Safety

Weighing the costs and benefits of safety technologies

James Blue
Posted on November 18, 2015

James Blue is general manager of School Bus Fleet.
James Blue is general manager of School Bus Fleet.
The school bus is the safest way for children to get to school. But can it be safer?

That’s an essential question for anyone with a stake in pupil transportation. It was also the crux of the National Highway Traffic Safety Administration (NHTSA)’s July meeting on school bus occupant protection, which focused on seat belts. (After this story ran in our November issue, NHTSA Administrator Dr. Mark Rosekind stated that NHTSA’s position on the subject is that “every child on every school bus should have a three-point seat belt.")

Rosekind has made it clear that he considers seat belts a safety enhancement for school bus passengers. In an interview for the Today show in September, he said this: “Would safety belts make them safer? Absolutely.”

But Rosekind also gave that statement some important context: “Right now, putting them on that big, yellow school bus is still the safest way to get to school.”

At this point, school districts in every state but California still have the authority to decide whether to furnish their large school buses with three-point belts.

As Tom McMahon points out in his in-depth article, there are multiple factors to consider when making that decision. One is the cost of the three-point-belted seats, which adds around $7,000 to $10,000 to the price of a full-size school bus. But, as you’ll read, some districts have found that to be a sound investment.

Three-point seat belts aren’t the only safety add-on available to school bus buyers. Technologies that offer the potential to prevent or mitigate crashes are making their way into the market.

One example is electronic stability control (ESC), which works to prevent rollovers and loss of control. The technology monitors vehicle dynamics and, if needed, can engage the brakes to help the driver stay on his or her intended path.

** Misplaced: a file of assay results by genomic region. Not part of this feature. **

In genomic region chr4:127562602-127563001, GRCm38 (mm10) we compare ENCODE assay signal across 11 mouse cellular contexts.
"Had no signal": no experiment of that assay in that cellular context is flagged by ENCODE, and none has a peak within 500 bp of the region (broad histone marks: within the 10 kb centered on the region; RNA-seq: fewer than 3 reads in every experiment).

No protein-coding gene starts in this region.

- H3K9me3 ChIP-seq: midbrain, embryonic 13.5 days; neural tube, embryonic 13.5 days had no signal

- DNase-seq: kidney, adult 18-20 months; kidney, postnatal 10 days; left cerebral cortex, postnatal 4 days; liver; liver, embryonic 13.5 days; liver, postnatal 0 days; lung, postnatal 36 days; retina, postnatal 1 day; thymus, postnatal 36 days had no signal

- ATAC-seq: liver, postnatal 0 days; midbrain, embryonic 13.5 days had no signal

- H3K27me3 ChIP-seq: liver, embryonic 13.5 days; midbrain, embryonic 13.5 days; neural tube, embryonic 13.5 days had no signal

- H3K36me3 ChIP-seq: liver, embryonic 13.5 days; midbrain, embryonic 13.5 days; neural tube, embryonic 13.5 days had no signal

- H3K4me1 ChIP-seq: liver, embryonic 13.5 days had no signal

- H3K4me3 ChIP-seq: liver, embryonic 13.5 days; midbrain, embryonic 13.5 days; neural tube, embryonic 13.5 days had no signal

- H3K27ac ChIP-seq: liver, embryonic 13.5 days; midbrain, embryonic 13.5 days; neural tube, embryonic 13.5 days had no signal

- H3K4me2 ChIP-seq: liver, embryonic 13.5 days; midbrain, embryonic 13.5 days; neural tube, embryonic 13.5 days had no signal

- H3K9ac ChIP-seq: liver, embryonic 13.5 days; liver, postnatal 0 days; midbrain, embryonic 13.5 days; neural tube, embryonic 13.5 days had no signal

This summer, NHTSA finalized a rule that requires ESC on heavy trucks and some large buses, such as motorcoaches, but school buses are exempt from the mandate. However, ESC is now available as an option on Blue Bird and Thomas Built school buses.

Another type of safety technology uses sensors to alert the driver if pedestrians are dangerously close to the bus. In New York City, the MTA has two transit buses testing the Mobileye Shield+ Pedestrian Detection Technology, developed by Mobileye and Rosco Vision Systems. I got to see the system this fall at BusCon, where it won the Best New Product or Service Award. (Another update: At the NAPT trade show last week, Thomas Built Buses announced that its new BusWise platform includes a Mobileye collision avoidance system as an option.)

As we consider new ways to make the yellow bus even safer, developments like ESC and collision avoidance systems offer great promise. But in an industry that is still recovering from years of funding shortfalls, cost remains a significant hurdle.

When funding is available for these types of investments, they can be targeted for specific operating environments. For example, pedestrian detection technology could be ideal for a school bus on an urban route. ESC is particularly beneficial for a bus traveling at higher speeds.

As our industry associations have recently pointed out, decisions like these are best left up to local operators, who can determine which safety technologies are the best fit for their operating conditions — and their budget.

Related Topics: Blue Bird Corp., electronic stability control, NHTSA, seat belts, Thomas Built Buses

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